President Trump was at his private golf club in South Florida on Christmas Day when a White House spokesman issued a short statement that the president had been briefed on the massive explosion in downtown Nashville, and offered thanks to first-responders.

Trump played a round and returned to his Mar-a-Lago resort without further comment on the attack, which injured three, damaged more than 40 businesses and disrupted cellphone and Internet service for thousands for more than two days.

As of Monday, three days after authorities identified the bomber as a 63-year-old Nashville-area resident, Trump still had not commented personally on the event. He spent the day at Trump International Golf Club as part of a winter vacation that is scheduled to continue through Sunday.

Trump’s silence has offered another example of a president who, since his election defeat last month, has been consumed by his own political troubles and detached from the duties of his office as he wages a baseless assault on the integrity of the U.S. election system. But it is also consistent with a commander in chief who has, over nearly four years, quickly sounded alarms about violence he has connected to Muslim groups, foreigners or left-wing social movements in the United States — but been slower to denounce attacks from right-wing actors or others who do not serve his political agenda.

The FBI and local authorities are still investigating the possible motive of Anthony Q. Warner, who police say detonated an RV packed with explosives outside an AT&T building in downtown Nashville. Warner, who was killed in the blast, was White. He was described by neighbors as a recluse who was unmarried and rarely ventured far from home. His political views, if any, are not known.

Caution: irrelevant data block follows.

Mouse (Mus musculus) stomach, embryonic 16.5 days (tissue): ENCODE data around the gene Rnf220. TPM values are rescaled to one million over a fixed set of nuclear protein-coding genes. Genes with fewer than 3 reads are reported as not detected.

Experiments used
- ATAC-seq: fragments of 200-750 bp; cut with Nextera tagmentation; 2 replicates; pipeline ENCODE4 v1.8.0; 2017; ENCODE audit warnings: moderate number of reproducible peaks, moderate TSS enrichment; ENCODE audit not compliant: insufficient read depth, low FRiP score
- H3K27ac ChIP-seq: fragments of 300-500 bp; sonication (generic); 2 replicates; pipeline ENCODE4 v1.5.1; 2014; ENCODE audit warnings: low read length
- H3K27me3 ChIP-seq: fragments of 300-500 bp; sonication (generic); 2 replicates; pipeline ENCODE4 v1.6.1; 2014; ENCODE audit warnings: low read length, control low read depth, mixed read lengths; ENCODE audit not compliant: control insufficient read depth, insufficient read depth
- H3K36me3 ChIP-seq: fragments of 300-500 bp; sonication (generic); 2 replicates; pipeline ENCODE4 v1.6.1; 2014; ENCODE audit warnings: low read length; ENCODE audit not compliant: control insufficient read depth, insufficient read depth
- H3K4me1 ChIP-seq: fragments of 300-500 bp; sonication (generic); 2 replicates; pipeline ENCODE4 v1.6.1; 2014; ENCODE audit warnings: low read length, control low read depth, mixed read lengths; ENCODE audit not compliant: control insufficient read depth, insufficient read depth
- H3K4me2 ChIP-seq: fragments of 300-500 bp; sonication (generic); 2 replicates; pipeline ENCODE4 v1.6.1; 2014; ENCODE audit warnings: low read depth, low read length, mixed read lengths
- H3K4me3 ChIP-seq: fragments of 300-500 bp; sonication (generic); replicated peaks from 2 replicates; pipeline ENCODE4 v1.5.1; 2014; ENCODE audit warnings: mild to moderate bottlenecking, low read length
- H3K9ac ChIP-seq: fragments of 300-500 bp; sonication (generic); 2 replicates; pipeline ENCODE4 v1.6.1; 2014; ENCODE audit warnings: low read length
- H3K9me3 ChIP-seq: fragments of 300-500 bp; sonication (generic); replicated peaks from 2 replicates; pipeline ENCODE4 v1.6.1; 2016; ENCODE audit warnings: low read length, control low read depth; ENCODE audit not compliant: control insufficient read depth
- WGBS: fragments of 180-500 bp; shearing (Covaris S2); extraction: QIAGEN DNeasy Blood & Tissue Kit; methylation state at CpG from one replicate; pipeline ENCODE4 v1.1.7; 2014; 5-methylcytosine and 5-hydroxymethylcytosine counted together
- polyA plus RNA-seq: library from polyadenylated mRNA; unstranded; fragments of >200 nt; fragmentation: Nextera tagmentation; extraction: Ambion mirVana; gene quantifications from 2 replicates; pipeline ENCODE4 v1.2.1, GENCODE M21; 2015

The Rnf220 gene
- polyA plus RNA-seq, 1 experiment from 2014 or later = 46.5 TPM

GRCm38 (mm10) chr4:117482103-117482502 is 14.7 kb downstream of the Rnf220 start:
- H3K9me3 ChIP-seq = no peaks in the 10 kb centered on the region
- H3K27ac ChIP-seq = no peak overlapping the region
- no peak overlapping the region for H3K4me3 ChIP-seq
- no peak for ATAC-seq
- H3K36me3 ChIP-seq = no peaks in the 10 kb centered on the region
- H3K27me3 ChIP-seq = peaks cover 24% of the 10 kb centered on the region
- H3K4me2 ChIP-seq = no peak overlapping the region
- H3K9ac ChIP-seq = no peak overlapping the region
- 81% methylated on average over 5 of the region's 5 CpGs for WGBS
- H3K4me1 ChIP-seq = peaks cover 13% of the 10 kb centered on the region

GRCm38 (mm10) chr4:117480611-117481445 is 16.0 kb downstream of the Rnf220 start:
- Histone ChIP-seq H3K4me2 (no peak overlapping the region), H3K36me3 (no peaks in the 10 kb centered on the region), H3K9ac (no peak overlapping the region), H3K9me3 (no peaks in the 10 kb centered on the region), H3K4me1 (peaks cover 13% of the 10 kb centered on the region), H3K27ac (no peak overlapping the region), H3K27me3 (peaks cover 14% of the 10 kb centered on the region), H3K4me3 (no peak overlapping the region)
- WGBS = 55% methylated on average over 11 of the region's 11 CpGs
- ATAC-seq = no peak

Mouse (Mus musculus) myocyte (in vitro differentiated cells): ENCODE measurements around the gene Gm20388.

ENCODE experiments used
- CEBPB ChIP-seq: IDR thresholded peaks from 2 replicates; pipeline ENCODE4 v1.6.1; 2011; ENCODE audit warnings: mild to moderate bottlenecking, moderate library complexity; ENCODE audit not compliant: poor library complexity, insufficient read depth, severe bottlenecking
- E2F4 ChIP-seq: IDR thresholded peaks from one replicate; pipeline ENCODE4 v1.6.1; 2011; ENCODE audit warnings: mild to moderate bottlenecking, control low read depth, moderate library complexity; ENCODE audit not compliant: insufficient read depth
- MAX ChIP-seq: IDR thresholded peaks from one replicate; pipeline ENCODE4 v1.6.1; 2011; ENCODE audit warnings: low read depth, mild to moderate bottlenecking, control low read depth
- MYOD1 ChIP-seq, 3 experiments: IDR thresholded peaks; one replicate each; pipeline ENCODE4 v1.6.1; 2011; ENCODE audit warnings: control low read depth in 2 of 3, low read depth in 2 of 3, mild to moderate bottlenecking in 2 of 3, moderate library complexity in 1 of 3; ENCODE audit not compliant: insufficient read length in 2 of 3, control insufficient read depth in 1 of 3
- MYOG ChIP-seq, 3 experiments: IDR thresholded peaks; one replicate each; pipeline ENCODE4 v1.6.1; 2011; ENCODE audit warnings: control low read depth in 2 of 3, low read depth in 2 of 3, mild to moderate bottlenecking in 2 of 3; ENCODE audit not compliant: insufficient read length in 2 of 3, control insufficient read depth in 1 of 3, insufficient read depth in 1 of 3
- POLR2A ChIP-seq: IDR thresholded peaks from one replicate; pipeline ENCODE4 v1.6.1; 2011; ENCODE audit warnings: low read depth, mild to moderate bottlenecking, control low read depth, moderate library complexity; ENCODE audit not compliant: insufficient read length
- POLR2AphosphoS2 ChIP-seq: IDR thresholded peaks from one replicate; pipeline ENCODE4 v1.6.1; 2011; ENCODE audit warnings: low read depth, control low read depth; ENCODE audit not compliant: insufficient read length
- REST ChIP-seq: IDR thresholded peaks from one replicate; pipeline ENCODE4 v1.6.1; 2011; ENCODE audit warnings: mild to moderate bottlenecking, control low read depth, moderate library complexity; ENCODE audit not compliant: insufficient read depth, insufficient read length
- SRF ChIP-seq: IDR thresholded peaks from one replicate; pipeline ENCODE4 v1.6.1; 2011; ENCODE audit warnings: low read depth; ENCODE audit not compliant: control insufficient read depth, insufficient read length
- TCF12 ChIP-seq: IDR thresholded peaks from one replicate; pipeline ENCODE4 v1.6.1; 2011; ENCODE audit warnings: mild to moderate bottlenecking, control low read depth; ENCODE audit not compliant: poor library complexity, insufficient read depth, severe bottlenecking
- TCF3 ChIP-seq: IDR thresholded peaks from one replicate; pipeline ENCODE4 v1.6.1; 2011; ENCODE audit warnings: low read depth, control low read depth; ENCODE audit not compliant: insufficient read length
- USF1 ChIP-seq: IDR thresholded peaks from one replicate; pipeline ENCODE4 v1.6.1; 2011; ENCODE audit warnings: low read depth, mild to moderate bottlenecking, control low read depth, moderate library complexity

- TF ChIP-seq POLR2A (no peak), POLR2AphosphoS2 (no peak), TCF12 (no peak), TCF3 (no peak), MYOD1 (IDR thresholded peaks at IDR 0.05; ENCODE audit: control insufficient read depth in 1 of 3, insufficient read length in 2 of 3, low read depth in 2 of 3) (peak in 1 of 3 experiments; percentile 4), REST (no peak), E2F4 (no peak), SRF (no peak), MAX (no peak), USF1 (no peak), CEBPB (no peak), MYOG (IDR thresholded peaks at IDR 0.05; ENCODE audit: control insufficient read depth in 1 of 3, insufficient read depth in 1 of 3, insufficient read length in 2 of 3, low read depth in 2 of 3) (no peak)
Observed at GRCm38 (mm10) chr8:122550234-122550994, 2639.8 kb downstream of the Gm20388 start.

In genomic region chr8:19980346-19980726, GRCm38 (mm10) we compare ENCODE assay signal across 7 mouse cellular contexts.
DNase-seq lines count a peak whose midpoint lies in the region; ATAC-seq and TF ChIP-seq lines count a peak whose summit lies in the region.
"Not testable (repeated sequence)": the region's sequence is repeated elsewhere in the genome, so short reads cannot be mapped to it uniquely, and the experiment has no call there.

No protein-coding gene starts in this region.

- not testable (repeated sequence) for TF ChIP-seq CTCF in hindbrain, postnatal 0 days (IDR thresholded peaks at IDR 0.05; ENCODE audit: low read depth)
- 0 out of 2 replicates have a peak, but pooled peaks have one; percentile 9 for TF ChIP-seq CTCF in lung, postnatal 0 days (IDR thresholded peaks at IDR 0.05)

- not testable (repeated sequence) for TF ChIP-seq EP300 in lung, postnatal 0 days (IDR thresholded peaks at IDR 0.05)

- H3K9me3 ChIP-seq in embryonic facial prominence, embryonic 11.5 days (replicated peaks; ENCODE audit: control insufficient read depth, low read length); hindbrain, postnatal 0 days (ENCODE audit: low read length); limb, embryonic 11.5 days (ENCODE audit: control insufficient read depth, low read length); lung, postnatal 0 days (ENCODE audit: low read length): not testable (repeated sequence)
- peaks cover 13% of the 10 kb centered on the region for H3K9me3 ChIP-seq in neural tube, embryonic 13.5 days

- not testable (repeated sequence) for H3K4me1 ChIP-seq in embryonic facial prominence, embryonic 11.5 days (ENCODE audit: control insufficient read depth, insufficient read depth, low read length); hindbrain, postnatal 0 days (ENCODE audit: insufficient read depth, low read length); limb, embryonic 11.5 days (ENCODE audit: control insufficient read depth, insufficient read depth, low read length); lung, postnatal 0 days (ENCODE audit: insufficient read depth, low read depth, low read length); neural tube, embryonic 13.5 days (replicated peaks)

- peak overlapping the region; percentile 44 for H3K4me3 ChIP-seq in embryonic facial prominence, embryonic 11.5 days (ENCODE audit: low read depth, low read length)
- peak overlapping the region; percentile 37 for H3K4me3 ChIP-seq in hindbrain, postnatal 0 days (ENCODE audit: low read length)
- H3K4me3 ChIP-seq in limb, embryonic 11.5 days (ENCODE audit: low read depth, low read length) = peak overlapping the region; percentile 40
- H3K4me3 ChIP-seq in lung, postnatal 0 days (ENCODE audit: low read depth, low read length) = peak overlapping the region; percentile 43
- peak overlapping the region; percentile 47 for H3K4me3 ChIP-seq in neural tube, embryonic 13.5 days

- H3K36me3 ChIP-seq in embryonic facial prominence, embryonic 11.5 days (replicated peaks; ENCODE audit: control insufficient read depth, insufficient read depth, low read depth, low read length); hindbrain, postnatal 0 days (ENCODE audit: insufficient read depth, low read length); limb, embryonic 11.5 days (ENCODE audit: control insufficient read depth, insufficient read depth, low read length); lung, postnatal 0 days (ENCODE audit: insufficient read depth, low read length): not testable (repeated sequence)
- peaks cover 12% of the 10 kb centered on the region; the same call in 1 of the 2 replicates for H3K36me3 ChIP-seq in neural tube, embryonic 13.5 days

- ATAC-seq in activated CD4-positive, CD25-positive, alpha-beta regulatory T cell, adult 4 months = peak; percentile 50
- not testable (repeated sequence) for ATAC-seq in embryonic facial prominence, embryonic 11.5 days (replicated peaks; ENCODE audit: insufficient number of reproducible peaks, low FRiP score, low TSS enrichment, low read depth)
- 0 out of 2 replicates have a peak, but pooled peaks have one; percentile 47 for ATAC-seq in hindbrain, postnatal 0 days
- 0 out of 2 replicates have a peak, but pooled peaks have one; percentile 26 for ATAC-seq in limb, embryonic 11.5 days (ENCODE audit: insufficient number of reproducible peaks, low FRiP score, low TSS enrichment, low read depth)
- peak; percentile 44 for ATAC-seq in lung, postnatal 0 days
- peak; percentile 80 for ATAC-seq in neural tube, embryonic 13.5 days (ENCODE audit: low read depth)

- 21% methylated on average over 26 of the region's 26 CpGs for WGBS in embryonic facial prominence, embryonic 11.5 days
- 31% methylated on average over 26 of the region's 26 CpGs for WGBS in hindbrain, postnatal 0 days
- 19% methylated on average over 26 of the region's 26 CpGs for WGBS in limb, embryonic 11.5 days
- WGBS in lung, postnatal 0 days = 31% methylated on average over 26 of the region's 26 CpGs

“It’s unprecedented that a president wouldn’t want to reassure the American public about a heinous terrorist act that occurred during one of the holiest days of the year,” said Bruce Hoffman, a homeland security and counterterrorism analyst at the Council on Foreign Relations. “Even if he doesn’t want to call it terrorism, he could say he’s disturbed by an act of deliberate violence and fortunately no one was killed.”

Trump aides disputed the suggestion that the president had not directly acknowledged the bombing, pointing to a statement Friday from White House spokesman Judd Deere, who said the president was “grateful for the incredible first responders and praying for those who were injured.”

But Trump made no mention of the bombing, even on his prolific Twitter account, where he had weighed in after other attacks. On Monday, after returning to Mar-a-Lago from his golf club, Trump promptly began tweeting and retweeting baseless claims about election fraud.

Tennessee political leaders from both parties, including Gov. Bill Lee (R) and Sen. Marsha Blackburn (R), have asked Trump to authorize emergency federal aid. Lee said he spoke with Trump on Sunday and believes that such assistance will be approved. A White House aide referred questions about the request to the Federal Emergency Management Agency, whose spokeswoman has said it is under review.

Nashville Mayor John Cooper (D) said on CNN that he has not heard from Trump since the bombing.

“Imagine how Republicans would’ve reacted if a full bomb destroyed a whole block & Pres Obama didn’t address it,” tweeted Etan Thomas, a former National Basketball Association player and now a Democratic activist. Thomas also noted that Trump played golf over the weekend and did not sign a coronavirus relief package from Congress until late Sunday — after unemployment aid had lapsed. If former president Barack Obama had done the same, Republicans “would’ve lost their minds,” Thomas said.

President-elect Joe Biden, meanwhile, addressed the bombing Monday during a public meeting with his incoming national security advisers in Wilmington, Del.